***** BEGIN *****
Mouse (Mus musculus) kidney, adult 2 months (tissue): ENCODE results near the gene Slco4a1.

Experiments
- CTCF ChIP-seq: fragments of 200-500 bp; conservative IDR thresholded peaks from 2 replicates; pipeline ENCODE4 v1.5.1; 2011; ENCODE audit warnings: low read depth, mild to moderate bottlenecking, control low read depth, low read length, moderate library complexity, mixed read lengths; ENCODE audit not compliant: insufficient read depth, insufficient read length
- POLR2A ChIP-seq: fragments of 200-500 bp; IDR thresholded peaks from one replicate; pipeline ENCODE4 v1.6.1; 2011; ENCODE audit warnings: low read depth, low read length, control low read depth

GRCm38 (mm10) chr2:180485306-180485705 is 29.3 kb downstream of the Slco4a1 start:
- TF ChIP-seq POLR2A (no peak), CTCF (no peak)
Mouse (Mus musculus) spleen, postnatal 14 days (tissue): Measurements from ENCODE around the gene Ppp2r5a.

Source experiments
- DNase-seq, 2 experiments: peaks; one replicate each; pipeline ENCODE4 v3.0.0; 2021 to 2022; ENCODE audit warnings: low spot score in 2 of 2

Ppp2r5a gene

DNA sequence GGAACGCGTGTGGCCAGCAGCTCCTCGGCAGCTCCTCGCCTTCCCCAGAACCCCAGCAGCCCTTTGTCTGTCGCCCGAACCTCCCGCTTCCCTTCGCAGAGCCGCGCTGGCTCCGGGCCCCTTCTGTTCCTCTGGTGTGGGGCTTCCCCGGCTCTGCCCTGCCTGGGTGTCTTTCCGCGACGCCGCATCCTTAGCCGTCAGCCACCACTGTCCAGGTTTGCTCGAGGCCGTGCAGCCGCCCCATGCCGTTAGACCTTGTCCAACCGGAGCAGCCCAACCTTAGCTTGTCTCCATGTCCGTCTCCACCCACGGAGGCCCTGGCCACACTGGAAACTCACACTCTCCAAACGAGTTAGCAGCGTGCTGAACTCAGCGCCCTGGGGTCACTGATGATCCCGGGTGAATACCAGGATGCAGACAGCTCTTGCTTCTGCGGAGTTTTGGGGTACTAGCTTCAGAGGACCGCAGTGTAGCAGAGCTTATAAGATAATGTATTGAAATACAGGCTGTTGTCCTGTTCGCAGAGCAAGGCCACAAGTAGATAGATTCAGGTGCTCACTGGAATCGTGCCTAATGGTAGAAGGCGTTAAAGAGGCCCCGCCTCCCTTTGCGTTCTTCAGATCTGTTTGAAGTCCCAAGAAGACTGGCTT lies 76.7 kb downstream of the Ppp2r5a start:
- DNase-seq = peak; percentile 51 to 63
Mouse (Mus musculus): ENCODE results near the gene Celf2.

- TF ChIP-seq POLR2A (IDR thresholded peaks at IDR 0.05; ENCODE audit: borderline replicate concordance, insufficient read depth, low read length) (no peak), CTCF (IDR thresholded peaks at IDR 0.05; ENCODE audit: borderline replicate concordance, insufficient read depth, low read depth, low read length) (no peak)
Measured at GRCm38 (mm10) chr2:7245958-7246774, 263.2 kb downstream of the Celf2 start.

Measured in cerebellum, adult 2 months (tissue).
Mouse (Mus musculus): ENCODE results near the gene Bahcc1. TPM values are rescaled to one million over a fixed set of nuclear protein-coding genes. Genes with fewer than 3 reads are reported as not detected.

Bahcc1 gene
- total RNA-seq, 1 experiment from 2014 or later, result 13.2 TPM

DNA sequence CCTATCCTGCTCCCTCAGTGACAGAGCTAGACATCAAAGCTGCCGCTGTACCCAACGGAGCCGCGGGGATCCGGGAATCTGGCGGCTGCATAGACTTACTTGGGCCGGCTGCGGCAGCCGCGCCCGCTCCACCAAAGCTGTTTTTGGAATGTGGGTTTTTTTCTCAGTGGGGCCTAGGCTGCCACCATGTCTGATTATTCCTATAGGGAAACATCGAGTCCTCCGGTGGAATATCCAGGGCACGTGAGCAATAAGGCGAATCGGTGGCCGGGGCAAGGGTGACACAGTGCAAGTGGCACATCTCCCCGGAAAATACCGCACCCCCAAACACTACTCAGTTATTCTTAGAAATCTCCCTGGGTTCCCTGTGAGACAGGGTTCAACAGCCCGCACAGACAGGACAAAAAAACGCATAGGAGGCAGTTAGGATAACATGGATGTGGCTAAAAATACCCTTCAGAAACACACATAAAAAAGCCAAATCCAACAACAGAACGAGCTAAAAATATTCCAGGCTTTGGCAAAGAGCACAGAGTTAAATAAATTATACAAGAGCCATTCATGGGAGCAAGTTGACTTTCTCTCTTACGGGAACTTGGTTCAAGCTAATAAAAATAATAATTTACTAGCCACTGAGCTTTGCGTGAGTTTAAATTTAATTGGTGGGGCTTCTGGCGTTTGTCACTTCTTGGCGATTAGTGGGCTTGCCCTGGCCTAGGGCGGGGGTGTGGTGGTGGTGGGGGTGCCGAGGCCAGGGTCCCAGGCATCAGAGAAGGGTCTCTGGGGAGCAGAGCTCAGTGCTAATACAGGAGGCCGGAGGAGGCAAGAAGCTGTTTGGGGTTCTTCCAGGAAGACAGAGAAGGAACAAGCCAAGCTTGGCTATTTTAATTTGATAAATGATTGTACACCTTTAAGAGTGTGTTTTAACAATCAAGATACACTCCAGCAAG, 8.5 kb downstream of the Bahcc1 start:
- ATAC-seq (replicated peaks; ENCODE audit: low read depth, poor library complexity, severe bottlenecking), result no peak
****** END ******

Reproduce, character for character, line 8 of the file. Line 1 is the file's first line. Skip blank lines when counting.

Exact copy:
Source experiments